Conversely, if your clinic has received a lot of positive, public feedback online from genuine patients then potential employees are far more likely to consider working for you.

Reviews are a way for potential employees to discover a number of things about your practice. Here are some of the things patients may comment about in reviews:

  • Your Team – A strong team with the right work ethic will attract better candidates
  • Service – Potential hires want to know whether a practice is trying to improve people’s lives by providing great service and by making them feel welcomed and appreciated
  • Workspace – The physical space of a clinic is as important to employees as it is to patients and a comfortable, well-kept office with modern equipment will attract both
  • Office Culture – A positive office environment is an attractive quality for potential hires

Negative Reviews Give Opportunities To Show You Care

No one likes logging onto the review management component of their dental software and seeing that someone has left a negative comment criticizing their dental clinic.

But wouldn’t you prefer to know if your patients are having a bad experience, rather than remaining unaware of the impression your clinic is leaving in patients’ minds?

They say that ignorance is bliss but in the world of healthcare it is actually dangerous. Knowing how your patients feel about the service you offer is absolutely essential if you want to give them the best care possible.

For this reason, you should embrace negative reviews as an opportunity for growth. After all, you can’t get better if you don’t have reliable feedback about where you are missing the mark. 

One of the reasons why dental reputation management software is so helpful is because it alerts you to every review posted about your clinic, and gives you a variety of action options, putting you in the driver’s seat when it comes to dealing with disgruntled patients.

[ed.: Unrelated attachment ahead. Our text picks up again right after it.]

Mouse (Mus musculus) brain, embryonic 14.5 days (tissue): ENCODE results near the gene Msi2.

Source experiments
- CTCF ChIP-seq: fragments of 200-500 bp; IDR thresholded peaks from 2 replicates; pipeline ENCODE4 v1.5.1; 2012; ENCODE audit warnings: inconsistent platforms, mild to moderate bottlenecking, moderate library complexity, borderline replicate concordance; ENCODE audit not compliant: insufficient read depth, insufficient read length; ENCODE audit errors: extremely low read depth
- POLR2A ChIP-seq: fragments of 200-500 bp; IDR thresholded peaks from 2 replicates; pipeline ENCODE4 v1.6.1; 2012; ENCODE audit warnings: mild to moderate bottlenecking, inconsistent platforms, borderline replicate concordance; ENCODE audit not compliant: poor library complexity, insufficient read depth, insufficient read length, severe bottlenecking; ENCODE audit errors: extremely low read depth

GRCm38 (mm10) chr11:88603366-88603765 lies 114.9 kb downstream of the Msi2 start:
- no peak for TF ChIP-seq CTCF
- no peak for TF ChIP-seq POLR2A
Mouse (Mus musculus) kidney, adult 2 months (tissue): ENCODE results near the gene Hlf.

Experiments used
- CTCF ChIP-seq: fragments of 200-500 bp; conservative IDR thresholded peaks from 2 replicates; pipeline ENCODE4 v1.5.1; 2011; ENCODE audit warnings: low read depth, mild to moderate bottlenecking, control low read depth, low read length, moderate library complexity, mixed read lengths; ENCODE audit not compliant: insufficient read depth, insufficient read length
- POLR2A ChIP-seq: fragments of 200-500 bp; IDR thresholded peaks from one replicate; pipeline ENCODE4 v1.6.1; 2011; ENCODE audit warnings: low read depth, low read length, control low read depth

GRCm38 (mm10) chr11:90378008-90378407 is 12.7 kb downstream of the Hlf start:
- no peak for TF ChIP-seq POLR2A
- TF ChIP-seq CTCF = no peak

According to some experts, when healthcare professionals respond to negative reviews, patient satisfaction can double, turning a bad visit into a good experience. So, make sure your review management software is set up so that you can respond to them as quickly as possible!

Tapping into Patient Reviews Helps You Fine-Tune Your Practice  

Earlier this year, I wrote about some of the ways you can improve the culture of your practice. Everyone working in dentistry should be striving to give patients a better experience and a better level of care. One of the best ways to find out where you can be doing better is by regularly reading what people have to say about you.

For example, if most of your patients’ reviews indicate their appreciation for your practice’s implementation of appointment management software, e.g. for convenient  patient confirmation or re-booking of appointments online, it indicates that your approach to booking is working. It also suggests that your patients are pretty plugged in which may lead you to adopt new digital tools to make your clinic even more accessible.

Remember, even when patients are happy with your service there are still ways that it can be improved!

Online reviews have rapidly become one of the most important factors in how patients decide on their health care options but this isn’t the only reason to take online reputation management seriously. Investing in review management software can also help you attract talented employees, respond to negative criticism in real time, and fine-tune the service that your dental practice offers. 

Purchasing new Dental Software? What you should know before signing on the dotted line!